An ordinance that would place tougher restrictions on ridgeline development in the Santa Monica Mountains will go before the Los Angeles County Board of Supervisors on Tuesday for a public hearing. The board will then vote on the item at another meeting. Environmentalists have hailed the controversial ridgeline ordinance as a method to protect the scenic beauty of the mountains while opponents have said the proposal is a threat to property rights. One group of property owners has already filed a lawsuit against the county.
The ridgeline ordinance would require property owners living in the Santa Monica Mountains North Area, located in unincorporated Los Angeles County between Mulholland Highway and the 101 Freeway, who want to remove more than 5,000 cubic yards or grade more than 15,000 square feet of land to acquire a conditional use permit. This means the property owners could still do the removal and grading, but the county would be able to place conditions before granting the permit. However, Richard Ball of Citizens for Responsive Government, the organization that is suing the county, said the ordinance is part of a plan to prevent people from building on their properties.
“People will not be able to build a home if they are limited to 15,000 square feet of grading,” Ball said. “And the county will never grant the conditional use permits. Groups like the Santa Monica Mountains Conservancy want it to be so economically infeasible to build on your property that you will be forced to sell your land to them. That is what this whole thing is about.”
Malibu resident Anne Hoffman, who heads the Land Use Defense Fund, agrees with Ball. She said there is a great deal of evidence that various public agencies have pressured the county into supporting the ordinance because they want to acquire land. Hoffman added that even if the county grants the conditional permits, it would still try to force people to donate some of their land to the public agencies as a condition of the permit.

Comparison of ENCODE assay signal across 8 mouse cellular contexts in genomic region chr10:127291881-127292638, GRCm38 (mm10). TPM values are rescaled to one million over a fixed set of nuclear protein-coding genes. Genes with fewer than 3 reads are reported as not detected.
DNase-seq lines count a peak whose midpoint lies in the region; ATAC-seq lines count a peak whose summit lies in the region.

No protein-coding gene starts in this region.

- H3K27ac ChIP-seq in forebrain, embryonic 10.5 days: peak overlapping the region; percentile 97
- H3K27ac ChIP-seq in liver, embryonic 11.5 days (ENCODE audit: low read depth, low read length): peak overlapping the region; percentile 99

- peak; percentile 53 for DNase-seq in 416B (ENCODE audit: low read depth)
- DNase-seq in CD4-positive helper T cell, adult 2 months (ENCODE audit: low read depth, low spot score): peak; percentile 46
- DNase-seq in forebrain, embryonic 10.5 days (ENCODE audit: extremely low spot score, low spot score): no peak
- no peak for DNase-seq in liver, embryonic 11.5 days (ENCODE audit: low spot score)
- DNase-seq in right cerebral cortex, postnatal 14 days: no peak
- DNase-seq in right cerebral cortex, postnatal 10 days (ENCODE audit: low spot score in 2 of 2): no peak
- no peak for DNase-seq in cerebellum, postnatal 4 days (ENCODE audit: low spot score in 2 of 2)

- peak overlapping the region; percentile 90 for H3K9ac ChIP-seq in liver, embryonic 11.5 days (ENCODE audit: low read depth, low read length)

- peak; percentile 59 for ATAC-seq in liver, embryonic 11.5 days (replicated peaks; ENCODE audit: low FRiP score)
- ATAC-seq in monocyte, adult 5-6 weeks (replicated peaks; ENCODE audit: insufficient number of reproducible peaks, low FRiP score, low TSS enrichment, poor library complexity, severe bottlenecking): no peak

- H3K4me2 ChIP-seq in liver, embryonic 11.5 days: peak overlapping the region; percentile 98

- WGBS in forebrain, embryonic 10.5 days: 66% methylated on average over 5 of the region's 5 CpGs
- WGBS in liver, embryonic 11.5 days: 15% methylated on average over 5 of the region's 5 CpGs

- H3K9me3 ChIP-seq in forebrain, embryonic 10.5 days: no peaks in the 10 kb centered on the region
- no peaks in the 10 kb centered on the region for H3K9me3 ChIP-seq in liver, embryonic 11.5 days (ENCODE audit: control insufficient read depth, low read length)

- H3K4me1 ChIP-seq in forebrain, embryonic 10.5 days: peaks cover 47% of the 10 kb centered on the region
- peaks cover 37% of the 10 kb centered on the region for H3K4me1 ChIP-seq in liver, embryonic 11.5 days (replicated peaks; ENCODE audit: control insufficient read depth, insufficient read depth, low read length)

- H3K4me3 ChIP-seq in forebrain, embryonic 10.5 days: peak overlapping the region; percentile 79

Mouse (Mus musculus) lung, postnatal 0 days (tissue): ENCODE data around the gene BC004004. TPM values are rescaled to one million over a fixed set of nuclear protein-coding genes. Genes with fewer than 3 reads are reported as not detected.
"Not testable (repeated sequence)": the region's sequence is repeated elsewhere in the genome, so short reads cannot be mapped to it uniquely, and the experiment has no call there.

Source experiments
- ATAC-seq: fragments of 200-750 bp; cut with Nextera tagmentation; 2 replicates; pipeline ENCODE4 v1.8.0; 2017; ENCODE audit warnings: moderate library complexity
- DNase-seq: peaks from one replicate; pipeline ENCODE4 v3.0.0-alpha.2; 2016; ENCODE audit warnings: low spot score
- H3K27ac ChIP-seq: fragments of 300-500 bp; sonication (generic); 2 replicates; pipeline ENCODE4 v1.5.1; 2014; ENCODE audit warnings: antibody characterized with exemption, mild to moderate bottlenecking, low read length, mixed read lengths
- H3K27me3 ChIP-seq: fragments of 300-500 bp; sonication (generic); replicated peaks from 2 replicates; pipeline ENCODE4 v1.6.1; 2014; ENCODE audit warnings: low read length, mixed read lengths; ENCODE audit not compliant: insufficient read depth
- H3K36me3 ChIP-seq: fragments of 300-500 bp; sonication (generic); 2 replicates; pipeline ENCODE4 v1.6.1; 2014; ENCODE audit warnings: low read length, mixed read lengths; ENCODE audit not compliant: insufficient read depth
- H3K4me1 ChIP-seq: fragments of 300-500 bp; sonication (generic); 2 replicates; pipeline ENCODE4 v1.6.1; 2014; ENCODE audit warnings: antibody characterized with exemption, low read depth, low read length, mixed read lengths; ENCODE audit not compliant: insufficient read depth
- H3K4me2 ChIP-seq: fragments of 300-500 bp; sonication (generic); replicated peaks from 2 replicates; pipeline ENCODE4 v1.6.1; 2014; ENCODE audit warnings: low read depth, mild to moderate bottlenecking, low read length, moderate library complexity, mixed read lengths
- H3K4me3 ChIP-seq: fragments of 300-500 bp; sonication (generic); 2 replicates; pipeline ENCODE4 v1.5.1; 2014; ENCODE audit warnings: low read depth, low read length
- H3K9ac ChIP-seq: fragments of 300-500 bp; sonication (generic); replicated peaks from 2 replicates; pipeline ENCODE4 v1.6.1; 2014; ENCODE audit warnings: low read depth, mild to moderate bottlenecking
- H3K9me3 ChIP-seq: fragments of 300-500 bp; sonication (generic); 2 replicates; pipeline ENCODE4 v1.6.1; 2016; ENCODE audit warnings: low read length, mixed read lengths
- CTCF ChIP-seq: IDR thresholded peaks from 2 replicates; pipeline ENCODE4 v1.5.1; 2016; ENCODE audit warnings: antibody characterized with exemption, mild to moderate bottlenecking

“It [the ordinance] gives them [the county] the ability to withhold your permit until you agree to an arbitrary wish list of anything they feel like,” Hoffman said.
Santa Monica Mountains Conservancy Executive Director Joe Edmiston said these statements had no basis in fact. “These people are the fringe, right-wing black helicopter conspiracy people,” Edmiston said. “These are the things that are said every time. They say there is a conspiracy to take away their land. It hasn’t happened.”
Edmiston said the conservancy supports the ordinance and he plans to speak at Tuesday’s meeting about it. He also is a strong supporter of another feature of the ordinance that prevents people from building within 50 feet of a ridgeline. Edmiston said this would only affect those who feel the need “to build 360-degree view, big white shiny homes on the top of a mountain that will prove to everybody how special they are.”
But Hoffman said the 50-foot restriction is another example of forcing people to give up easements on their land, which she said violates their property rights. Hoffman added that County Supervisor Zev Yaroslavsky, who represents the area, supporting the ordinance, troubles her.
She said he has associated himself with an extremist group of people who hope nothing will ever be built in the Santa Monica Mountains. Hoffman cited a statement by Yaroslavsky in a May 26 Los Angeles Times article: “We do not believe that any development is a good one [in the Santa Monica Mountains]. We do not have an obligation to increase people’s wealth.”
Yaroslavsky’s press secretary, Joel Bellman, said Tuesday the supervisor said he strongly supports the ordinance, “that’s why I authored it.”
Dave Brown, a member of the Sierra Club’s Santa Monica Mountains Task Force, said he believes it is nearly impossible to build in the Santa Monica Mountains without risking fires or environmental harm, and people probably should not have purchased the property in the first place. But he said since they own it, there is little that can be done about that now, and this ordinance is the next best solution.
The county’s Regional Planning Commission approved the ordinance 4-1 in June.Proponents of the ordinance have said the opposition is mostly made of developers and realtors. But the opponents look to a number of property owners who are not developers who have come out against the ordinance.Mary Ann Webster, chair of the Santa Monica Mountains Task Force, said this was because the opponents have used scare tactics to gain the property owners’ support.